Xero blows analsyt expectations out fo the water

Xero continued to increase profit and revenue during a pandemic-hit first-half, breezing past analyst expectations – but subscriber growth slowed.

The ASX-listed cloud-accounting software company reported a net profit of $34.5m for the six months to September, against its breakeven ($1.2m profit) result for the first half of FY2020.

That was twice the analyst consensus, Fisher Funds senior portfolio manager Sam Dickie says.

Ebitda increased to $120.8m from the year-ago $55.9m, or a third higher than analysts’ consensus forecast.

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Fisher credited a marked slow-down in costs for the profit jump, noting that operating expenditure grew by just 5 per cent in the first half, vs the prior period’s 28 per cent.

Operating revenue increased 21 per cent to $409m as Xero added 396,000 customers against its year-go number (and 164,000 against its full-year FY2020 number) for a total of 2.45m subscribers.

Xero said its monthly revenue run-rate was 15 per cent ahead of last year and equated to FY2021 revenue of $877.6m.

Free cashflow improved from $9.8m in the red in the first-half of FY2020 to $54.3m.

No guidance was given for the second half. Chief executive Steve Vamos said any attempt at a forecast would be speculative, given “the continued uncertainty created by Covid-19”.

Shares at all-time high ahead of report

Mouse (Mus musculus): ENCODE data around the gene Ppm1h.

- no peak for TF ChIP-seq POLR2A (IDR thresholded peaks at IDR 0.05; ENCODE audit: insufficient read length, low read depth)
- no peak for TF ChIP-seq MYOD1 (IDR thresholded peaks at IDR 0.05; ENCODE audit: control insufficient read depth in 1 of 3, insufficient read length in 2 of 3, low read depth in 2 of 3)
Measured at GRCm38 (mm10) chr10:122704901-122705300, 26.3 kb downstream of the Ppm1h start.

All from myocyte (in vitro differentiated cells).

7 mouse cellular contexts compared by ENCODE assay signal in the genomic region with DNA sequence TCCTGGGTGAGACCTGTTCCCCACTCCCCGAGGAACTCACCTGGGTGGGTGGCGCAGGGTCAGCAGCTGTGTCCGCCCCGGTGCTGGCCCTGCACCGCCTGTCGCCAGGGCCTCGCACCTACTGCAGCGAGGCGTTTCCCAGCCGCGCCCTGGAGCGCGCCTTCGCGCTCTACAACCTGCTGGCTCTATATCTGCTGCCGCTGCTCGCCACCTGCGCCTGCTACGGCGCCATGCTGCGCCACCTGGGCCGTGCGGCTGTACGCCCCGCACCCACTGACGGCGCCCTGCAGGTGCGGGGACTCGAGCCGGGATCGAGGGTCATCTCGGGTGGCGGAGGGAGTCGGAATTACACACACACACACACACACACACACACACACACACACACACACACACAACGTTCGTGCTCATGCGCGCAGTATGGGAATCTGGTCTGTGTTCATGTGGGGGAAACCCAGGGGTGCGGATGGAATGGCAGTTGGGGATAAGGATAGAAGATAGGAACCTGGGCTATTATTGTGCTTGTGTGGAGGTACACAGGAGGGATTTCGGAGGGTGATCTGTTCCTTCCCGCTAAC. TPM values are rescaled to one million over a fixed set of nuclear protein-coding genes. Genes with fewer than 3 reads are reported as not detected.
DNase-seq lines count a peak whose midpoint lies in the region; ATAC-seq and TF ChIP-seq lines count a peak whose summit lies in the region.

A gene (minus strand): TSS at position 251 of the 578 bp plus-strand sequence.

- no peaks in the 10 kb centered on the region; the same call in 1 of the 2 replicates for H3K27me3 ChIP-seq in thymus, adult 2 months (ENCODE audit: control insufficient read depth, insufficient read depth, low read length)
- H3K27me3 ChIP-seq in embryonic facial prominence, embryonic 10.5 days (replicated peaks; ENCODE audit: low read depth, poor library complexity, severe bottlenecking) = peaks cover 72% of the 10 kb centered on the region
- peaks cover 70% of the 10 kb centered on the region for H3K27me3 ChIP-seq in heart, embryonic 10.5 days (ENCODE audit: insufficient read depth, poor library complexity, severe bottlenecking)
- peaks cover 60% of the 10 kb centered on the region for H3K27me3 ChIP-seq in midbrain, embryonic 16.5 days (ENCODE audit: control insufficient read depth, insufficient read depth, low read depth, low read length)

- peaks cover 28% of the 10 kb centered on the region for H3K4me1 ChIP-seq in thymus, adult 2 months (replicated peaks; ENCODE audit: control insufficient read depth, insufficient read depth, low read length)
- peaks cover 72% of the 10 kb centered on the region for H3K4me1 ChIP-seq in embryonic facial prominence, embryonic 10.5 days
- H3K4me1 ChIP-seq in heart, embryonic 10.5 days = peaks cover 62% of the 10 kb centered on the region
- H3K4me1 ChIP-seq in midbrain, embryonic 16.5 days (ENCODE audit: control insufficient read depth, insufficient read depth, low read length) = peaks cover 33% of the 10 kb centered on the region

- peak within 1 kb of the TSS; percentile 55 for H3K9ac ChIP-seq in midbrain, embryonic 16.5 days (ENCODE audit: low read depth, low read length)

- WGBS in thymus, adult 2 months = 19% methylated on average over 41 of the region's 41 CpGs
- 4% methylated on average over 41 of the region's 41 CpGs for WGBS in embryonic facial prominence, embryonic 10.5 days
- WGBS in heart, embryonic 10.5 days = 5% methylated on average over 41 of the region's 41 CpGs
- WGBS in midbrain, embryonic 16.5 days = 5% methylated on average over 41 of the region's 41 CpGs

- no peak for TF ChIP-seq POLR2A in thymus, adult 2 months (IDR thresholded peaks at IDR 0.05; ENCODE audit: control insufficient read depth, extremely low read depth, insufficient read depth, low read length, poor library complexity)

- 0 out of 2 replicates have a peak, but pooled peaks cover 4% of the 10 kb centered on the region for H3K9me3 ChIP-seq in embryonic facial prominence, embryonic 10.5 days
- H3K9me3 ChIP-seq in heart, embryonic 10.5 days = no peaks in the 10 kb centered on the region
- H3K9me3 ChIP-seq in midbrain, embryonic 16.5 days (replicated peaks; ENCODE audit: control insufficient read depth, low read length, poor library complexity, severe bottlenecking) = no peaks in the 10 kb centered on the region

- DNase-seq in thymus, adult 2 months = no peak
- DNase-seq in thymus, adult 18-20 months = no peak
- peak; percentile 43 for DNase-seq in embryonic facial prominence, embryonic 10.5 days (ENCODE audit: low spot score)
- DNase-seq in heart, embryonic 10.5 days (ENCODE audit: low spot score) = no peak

Xero shares closed at an all-time high of $A$122.71 yesterday, for a market cap of A$17.2 billion ($17.35b).

It’s stock has been on a bull-run since mid-August update that revealed it was still adding subscribers, in all is major territories, despite pandemic lockdowns – if at a slower rate than 2019.

If the company had maintained its local listing, it would now be the second most valuable company on the NZX behind Fisher & Paykel Healthcare ($19.1b).

The company put off price increases as Covid hit.

There was also a fintech deal that could see Xero lending money to its customers as a helping hand.

In August, Xero bought Australian invoice-financing Waddle in a deal worth up to A$80m.

Waddle lets a small business take a quick secured loan against its accounts receivables – helping to tide it over until an invoice is paid.

In a market filing, Xero indicated the move could be part of a broader push into financing.

“Post the acquisition of Waddle, Xero will continue to explore how to facilitate small business access to capital beyond invoice financing,” it said.

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